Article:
Health experts say the inhaling of the noxious smog causes choking and coughing. Sometimes, the misting hydrofluoric, fluorosilicic, phosphoric and sulphuric acids are so concentrated, they actually etch the windshields and eat the paint of cars passing through the acidic fog or those owned by residents in the area.
The adverse environmental and health effects from phosphoric acid production are well documented in numerous publications from the 1970s, 1980s and into the 1990s and now.
Toxic effects of chemicals on people exposed to them in most communities close to industrial and mining companies in Zimbabwe have not been studied and if so, nothing has been done to take corrective measures to protect public health.
Health experts suggest that hazardous substances from fertilizer manufacturing processes that pose the most significant threat to human health have led to immune disorders, toxic myopathy, chronic obstructive lung diseases with emphysema, chronic bronchitis, blood disorders, chronic fatigue syndrome, liver dysfunctions, polyarthritis, swelling of feet and lower legs, muscle weakness, cardiac arrhythmia, reactive depression and memory loss.
The situation is worse for workers and their families at the Zimphos compounds. Workers who spoke on condition of anonymity say most workers and their families have complained at different times of difficulty in breathing, sore throats, non-specific health problems due to, they say, excessive emissions from and constant exposure to the phosphate fertilizer plant.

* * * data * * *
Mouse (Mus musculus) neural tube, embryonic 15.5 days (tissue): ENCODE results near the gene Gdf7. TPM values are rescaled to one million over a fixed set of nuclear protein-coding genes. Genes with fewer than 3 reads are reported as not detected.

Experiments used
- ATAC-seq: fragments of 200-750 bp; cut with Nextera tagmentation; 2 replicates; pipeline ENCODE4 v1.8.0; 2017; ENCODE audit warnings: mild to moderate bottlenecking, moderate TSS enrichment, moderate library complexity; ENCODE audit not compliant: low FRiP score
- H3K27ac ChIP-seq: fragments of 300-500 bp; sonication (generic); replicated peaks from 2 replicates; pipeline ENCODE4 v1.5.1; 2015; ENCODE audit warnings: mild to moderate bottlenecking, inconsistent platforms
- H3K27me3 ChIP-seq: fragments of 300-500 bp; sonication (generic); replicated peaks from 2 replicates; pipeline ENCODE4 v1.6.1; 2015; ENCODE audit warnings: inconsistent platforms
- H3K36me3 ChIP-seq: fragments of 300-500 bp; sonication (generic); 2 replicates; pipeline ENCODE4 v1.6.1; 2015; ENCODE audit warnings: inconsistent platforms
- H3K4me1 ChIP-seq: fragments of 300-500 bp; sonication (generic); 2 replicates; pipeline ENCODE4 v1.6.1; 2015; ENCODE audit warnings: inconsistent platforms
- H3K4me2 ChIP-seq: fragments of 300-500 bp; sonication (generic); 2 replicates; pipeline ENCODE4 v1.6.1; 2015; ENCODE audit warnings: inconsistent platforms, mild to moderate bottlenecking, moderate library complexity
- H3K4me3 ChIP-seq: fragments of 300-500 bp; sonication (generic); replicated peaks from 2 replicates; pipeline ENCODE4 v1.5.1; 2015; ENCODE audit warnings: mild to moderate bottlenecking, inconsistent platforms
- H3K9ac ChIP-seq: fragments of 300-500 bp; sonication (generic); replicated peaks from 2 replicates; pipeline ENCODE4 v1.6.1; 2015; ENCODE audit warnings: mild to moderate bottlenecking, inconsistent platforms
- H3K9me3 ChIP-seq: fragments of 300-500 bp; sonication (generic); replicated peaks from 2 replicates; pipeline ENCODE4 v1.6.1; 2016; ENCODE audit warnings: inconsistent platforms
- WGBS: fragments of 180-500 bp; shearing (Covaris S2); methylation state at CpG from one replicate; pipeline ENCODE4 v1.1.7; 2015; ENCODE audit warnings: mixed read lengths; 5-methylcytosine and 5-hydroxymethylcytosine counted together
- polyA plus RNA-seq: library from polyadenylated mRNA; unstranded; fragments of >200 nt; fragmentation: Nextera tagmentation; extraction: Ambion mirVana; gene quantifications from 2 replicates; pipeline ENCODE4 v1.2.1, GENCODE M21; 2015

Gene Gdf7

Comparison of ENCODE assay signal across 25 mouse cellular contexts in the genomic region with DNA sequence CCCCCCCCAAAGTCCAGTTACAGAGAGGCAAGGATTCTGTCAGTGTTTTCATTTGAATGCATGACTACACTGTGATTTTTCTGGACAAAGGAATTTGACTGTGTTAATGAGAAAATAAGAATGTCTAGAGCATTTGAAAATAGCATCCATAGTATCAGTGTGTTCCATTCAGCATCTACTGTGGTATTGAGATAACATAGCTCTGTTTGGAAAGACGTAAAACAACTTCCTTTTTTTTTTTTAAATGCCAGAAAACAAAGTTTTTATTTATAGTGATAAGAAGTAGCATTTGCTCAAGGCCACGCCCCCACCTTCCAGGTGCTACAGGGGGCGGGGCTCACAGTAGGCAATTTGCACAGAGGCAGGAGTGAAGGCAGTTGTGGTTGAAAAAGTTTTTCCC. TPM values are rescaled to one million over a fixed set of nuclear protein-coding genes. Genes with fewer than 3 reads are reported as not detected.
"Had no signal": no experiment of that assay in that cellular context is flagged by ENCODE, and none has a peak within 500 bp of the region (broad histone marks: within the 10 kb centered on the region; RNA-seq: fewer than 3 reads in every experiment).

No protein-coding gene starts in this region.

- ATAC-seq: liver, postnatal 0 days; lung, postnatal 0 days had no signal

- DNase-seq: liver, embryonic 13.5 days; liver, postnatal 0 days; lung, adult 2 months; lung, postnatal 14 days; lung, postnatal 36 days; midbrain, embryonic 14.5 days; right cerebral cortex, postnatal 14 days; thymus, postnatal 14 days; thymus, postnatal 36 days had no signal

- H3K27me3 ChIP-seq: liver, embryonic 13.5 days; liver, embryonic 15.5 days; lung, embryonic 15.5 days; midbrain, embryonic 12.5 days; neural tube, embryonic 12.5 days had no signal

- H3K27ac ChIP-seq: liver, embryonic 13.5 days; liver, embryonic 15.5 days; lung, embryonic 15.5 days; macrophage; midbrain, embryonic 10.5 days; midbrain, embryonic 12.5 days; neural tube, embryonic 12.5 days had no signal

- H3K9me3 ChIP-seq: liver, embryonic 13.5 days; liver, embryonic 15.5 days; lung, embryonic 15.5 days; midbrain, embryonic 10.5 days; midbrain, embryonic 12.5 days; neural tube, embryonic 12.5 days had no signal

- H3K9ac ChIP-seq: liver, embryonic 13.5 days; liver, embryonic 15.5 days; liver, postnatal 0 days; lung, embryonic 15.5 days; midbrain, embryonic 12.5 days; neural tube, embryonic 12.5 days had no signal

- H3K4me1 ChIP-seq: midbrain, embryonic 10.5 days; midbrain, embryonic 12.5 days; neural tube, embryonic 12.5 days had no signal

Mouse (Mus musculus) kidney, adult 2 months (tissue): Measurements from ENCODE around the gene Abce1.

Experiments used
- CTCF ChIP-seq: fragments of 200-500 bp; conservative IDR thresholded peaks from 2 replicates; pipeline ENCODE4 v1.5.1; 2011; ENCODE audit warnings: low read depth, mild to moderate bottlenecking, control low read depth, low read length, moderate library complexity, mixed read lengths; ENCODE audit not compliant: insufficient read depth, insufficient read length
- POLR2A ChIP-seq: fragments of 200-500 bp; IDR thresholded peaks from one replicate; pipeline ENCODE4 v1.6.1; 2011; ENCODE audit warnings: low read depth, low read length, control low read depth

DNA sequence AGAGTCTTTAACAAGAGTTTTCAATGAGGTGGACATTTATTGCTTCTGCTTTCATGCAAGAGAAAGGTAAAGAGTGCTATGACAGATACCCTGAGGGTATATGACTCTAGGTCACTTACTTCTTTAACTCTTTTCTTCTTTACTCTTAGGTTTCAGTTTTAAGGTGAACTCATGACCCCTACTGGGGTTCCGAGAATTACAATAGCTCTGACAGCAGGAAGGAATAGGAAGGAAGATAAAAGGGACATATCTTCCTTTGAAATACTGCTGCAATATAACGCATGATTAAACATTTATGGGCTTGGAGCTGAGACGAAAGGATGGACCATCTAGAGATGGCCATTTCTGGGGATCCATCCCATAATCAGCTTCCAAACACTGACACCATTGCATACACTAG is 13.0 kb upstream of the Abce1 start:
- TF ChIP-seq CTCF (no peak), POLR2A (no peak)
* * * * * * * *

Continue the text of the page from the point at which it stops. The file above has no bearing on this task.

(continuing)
They have also contended that fallout from the plants has damaged paint on their cars and crops.
“Nothing grows here. We have to survive by buying vegetables from the Mbare market. Everything here is contaminated and most people who retire have died from various ailments related to exposure from the dust,” said one worker who lives at the Zimphos compound.
The rights of the community to a clean and safe environment stand violated by Zimphos, which produces odours that unreasonably interfere with their comfortable enjoyment of life or property.
“In the 60s we grew vegetables in our gardens and we got water from boreholes here until around 1971 when it was found out that the water was no longer safe,” said Mr Noah Chimbwanda, who has lived and worked at UTC for 37 years.
“When they drink water from the boreholes people suffer from stomach problems and skin rash. Pollution from the plant has caused all this. Living here is no longer safe. Ground water is bitter and when you water the plants they die.”
He said in August when it gets windy, the situation gets worse with particulate matter affecting people in Park Meadowlands, Msasa Park and Epworth.
“It’s terrible. The dust will be all over and you can’t breathe properly. People will be sneezing and coughing every time,” said Tendai Chikura, a third-year student at UTC.
“I suffer constantly from headaches and breathing problems. I have to survive from medication prescribed by my doctor. This is expensive and I feel Zimphos should also meet part of my health bill.”
Environmental Africa rights officer Selestino Chari said there must be dialogue between Zimphos and the communities living close to the plant so that solutions could be found to some of the problems facing the communities.